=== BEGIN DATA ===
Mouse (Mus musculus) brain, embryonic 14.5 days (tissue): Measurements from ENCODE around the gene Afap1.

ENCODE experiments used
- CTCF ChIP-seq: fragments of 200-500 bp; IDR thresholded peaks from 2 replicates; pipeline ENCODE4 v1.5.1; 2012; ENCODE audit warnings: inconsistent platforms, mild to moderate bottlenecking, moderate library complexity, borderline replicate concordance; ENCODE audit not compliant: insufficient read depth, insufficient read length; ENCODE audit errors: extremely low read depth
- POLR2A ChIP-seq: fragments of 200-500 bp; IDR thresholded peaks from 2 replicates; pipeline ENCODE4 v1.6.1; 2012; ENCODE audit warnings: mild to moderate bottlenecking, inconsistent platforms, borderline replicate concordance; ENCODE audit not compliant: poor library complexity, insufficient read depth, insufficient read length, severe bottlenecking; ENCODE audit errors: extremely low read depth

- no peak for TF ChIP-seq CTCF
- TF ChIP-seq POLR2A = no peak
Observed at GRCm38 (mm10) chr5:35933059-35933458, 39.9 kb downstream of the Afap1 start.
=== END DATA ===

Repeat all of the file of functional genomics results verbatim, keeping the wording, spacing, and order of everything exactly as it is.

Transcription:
Mouse (Mus musculus) brain, embryonic 14.5 days (tissue): Measurements from ENCODE around the gene Afap1.

ENCODE experiments used
- CTCF ChIP-seq: fragments of 200-500 bp; IDR thresholded peaks from 2 replicates; pipeline ENCODE4 v1.5.1; 2012; ENCODE audit warnings: inconsistent platforms, mild to moderate bottlenecking, moderate library complexity, borderline replicate concordance; ENCODE audit not compliant: insufficient read depth, insufficient read length; ENCODE audit errors: extremely low read depth
- POLR2A ChIP-seq: fragments of 200-500 bp; IDR thresholded peaks from 2 replicates; pipeline ENCODE4 v1.6.1; 2012; ENCODE audit warnings: mild to moderate bottlenecking, inconsistent platforms, borderline replicate concordance; ENCODE audit not compliant: poor library complexity, insufficient read depth, insufficient read length, severe bottlenecking; ENCODE audit errors: extremely low read depth

- no peak for TF ChIP-seq CTCF
- TF ChIP-seq POLR2A = no peak
Observed at GRCm38 (mm10) chr5:35933059-35933458, 39.9 kb downstream of the Afap1 start.